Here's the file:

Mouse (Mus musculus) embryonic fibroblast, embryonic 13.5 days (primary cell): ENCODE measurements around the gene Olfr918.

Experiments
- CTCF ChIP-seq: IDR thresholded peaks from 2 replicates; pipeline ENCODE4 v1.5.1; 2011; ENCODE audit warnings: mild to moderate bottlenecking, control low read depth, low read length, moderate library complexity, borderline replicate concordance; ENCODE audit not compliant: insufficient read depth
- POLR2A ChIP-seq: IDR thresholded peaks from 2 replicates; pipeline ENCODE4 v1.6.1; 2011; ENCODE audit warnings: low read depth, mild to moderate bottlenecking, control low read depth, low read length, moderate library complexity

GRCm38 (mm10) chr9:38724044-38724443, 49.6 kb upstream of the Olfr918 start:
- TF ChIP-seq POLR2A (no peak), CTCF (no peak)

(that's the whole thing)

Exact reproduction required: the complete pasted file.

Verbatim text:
Mouse (Mus musculus) embryonic fibroblast, embryonic 13.5 days (primary cell): ENCODE measurements around the gene Olfr918.

Experiments
- CTCF ChIP-seq: IDR thresholded peaks from 2 replicates; pipeline ENCODE4 v1.5.1; 2011; ENCODE audit warnings: mild to moderate bottlenecking, control low read depth, low read length, moderate library complexity, borderline replicate concordance; ENCODE audit not compliant: insufficient read depth
- POLR2A ChIP-seq: IDR thresholded peaks from 2 replicates; pipeline ENCODE4 v1.6.1; 2011; ENCODE audit warnings: low read depth, mild to moderate bottlenecking, control low read depth, low read length, moderate library complexity

GRCm38 (mm10) chr9:38724044-38724443, 49.6 kb upstream of the Olfr918 start:
- TF ChIP-seq POLR2A (no peak), CTCF (no peak)